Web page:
Triumph 2000/2500/2.5 Buyers Guide Review

By: Cliff Chambers

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Buyer's guide: Triumph 2000/2500/2.5 Buyer's guide: Triumph 2000/2500/2.5 Buyer's guide: Triumph 2000/2500/2.5
Buyer's guide: Triumph 2000/2500/2.5 Buyer's guide: Triumph 2000/2500/2.5 Buyer's guide: Triumph 2000/2500/2.5
Buyer's guide: Triumph 2000/2500/2.5 Buyer's guide: Triumph 2000/2500/2.5 Buyer's guide: Triumph 2000/2500/2.5
Buyer's guide: Triumph 2000/2500/2.5 Buyer's guide: Triumph 2000/2500/2.5 Buyer's guide: Triumph 2000/2500/2.5
Buyer's guide: Triumph 2000/2500/2.5 Buyer's guide: Triumph 2000/2500/2.5 Buyer's guide: Triumph 2000/2500/2.5

Cliff Chambers shows you how not to blow your hard-earned on one of these classic Brits

Triumph 2000/2500/2.5 Buyers Guide Review
Buyer's guide: Triumph 2000/2500/2.5

 

Triumph 2000/2500/2.5

If you were building executive-class cars in the UK during 1963, the message emanating loudly from that year's Earls Court Motor Show was "lift your game".

On the Standard-Triumph stand and across the floor at Rover, two brand-new designs were making mainstream Ford Zodiacs, Vauxhall Crestas and Austin Westminsters look old and very ordinary.

Rover's contender was also badged as a 2000, but it would be the more conservative and practical Triumph 2000 that would really set cash registers singing. During the following 15 years, almost 320,000 six-cylinder Triumph sedans were made, including 55,000 fuel-injected PIs.

Their styling was modern, airy and interesting - a collaboration between Triumph designers and Italian stylist Michelotti that took just two years to develop from concept to production-ready. Its six-cylinder engine had already proven its durability in the company's Vanguards, so was left pretty much alone. Twin carburettors increased power from 60kW to 67kW, with fuel injection and increased capacity eventually pushing it to 98kW.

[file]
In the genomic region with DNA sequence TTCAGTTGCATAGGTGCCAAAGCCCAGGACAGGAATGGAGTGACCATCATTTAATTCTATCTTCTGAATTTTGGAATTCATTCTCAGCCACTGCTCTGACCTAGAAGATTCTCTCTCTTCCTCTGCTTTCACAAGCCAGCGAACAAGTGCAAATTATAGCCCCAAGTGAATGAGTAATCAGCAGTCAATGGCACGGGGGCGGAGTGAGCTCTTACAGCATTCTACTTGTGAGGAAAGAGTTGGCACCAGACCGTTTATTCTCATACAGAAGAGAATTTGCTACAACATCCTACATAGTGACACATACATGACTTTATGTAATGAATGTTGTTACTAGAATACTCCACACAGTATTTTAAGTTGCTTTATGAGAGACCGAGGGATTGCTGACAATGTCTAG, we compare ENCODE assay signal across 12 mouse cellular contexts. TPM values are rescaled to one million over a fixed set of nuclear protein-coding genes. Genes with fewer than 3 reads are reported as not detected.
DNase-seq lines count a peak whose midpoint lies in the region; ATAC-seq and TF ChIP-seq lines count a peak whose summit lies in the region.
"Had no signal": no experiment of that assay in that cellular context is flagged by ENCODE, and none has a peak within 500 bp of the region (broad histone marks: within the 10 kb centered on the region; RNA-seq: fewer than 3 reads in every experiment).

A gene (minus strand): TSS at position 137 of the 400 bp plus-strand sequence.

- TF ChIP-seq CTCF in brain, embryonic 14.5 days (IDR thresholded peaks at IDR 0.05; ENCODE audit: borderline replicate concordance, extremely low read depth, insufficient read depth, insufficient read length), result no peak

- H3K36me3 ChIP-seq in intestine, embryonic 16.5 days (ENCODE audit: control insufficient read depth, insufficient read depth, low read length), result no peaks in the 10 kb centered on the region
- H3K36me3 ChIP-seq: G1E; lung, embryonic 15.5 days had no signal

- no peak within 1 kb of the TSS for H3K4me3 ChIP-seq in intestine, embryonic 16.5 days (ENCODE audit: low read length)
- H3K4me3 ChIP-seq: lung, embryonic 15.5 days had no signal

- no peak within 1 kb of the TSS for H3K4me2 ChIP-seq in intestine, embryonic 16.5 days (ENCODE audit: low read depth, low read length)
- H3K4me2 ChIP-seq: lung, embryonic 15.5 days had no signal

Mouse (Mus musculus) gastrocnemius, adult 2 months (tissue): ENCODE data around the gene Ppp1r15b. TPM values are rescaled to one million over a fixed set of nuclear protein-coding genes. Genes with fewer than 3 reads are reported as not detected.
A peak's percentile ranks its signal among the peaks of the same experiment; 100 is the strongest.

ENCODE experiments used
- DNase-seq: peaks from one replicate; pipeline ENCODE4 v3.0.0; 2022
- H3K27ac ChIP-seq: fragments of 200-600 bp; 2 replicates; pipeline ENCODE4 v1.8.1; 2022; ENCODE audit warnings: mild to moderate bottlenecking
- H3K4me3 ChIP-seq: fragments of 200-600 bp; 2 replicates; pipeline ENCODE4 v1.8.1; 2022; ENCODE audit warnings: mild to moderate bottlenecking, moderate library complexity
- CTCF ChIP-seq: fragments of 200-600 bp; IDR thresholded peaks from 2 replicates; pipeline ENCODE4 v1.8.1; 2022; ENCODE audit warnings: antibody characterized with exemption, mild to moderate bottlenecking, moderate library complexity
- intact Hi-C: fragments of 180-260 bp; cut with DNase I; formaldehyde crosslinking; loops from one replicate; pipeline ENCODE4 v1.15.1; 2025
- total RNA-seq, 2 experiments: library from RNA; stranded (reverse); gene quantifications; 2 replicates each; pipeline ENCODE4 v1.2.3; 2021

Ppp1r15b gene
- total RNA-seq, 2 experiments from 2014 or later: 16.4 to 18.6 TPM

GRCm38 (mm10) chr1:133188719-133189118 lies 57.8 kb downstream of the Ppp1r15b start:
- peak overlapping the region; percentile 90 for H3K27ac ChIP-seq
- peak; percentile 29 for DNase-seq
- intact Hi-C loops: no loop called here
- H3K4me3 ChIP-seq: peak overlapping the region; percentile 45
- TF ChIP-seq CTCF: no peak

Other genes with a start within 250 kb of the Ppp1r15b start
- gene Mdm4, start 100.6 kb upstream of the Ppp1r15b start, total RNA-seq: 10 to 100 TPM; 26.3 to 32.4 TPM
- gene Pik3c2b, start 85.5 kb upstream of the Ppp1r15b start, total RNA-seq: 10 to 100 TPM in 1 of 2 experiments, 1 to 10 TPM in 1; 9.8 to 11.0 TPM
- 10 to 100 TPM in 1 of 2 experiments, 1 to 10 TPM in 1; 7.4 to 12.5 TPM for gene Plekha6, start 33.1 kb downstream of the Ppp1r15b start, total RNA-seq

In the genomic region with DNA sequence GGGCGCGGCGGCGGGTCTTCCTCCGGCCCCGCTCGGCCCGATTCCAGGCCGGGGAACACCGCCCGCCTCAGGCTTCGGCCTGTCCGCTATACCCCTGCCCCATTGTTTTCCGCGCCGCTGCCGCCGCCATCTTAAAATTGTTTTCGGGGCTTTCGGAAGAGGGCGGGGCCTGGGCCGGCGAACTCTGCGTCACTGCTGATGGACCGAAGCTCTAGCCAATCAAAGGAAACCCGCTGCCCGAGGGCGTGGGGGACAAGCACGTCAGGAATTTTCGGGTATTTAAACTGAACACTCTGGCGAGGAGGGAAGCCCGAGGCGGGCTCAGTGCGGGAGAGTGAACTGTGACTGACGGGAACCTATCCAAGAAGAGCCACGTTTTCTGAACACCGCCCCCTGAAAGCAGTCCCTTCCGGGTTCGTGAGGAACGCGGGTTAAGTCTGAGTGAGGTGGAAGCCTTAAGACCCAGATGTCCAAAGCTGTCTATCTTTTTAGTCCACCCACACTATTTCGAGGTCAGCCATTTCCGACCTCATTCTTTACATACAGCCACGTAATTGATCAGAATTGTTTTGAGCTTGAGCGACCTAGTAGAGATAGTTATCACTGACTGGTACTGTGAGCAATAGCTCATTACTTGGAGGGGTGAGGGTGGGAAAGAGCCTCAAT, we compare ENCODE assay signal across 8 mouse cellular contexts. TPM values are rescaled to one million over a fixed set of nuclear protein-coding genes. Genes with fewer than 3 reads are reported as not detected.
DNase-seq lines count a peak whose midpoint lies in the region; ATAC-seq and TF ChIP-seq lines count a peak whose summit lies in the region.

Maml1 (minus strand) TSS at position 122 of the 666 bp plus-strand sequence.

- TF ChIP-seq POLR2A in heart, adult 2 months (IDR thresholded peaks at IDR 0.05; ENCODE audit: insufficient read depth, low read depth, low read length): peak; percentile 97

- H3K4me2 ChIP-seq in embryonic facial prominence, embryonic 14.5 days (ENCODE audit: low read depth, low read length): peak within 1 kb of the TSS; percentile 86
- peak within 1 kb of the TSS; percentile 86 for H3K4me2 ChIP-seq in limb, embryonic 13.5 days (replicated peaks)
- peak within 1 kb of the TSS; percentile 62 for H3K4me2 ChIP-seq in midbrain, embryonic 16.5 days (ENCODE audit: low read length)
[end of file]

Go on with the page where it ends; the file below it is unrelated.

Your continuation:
Weight savings and low gearing produced snappy acceleration when compared to the hefty Vanguard. Top speed from a 2000 manual was around 150km/h, with the automatic 10km/h slower. Manual cars were offered with an optional overdrive that allowed them to cruise easily at 130km/h on the UK's growing motorway network.

Local 2000s were assembled in Melbourne by Australian Motor Industries (AMI), alongside Toyotas and Ramblers, with a colour palette shared between AMI's various brands.

Local content including labour, trim, paint and tyres gave the Triumph a price advantage over the fully-imported Rover and put it into direct competition with Holden's EH Premier. Although down on power, the 2000 excelled in comfort and sophistication. Where the EH had rear 'cart' springs and dreadful drum brakes, the Triumph employed an independent rear-end and Macpherson struts at the front with power-assisted front discs. A heater/demister was standard, as were reclining and very comfortable front bucket seats.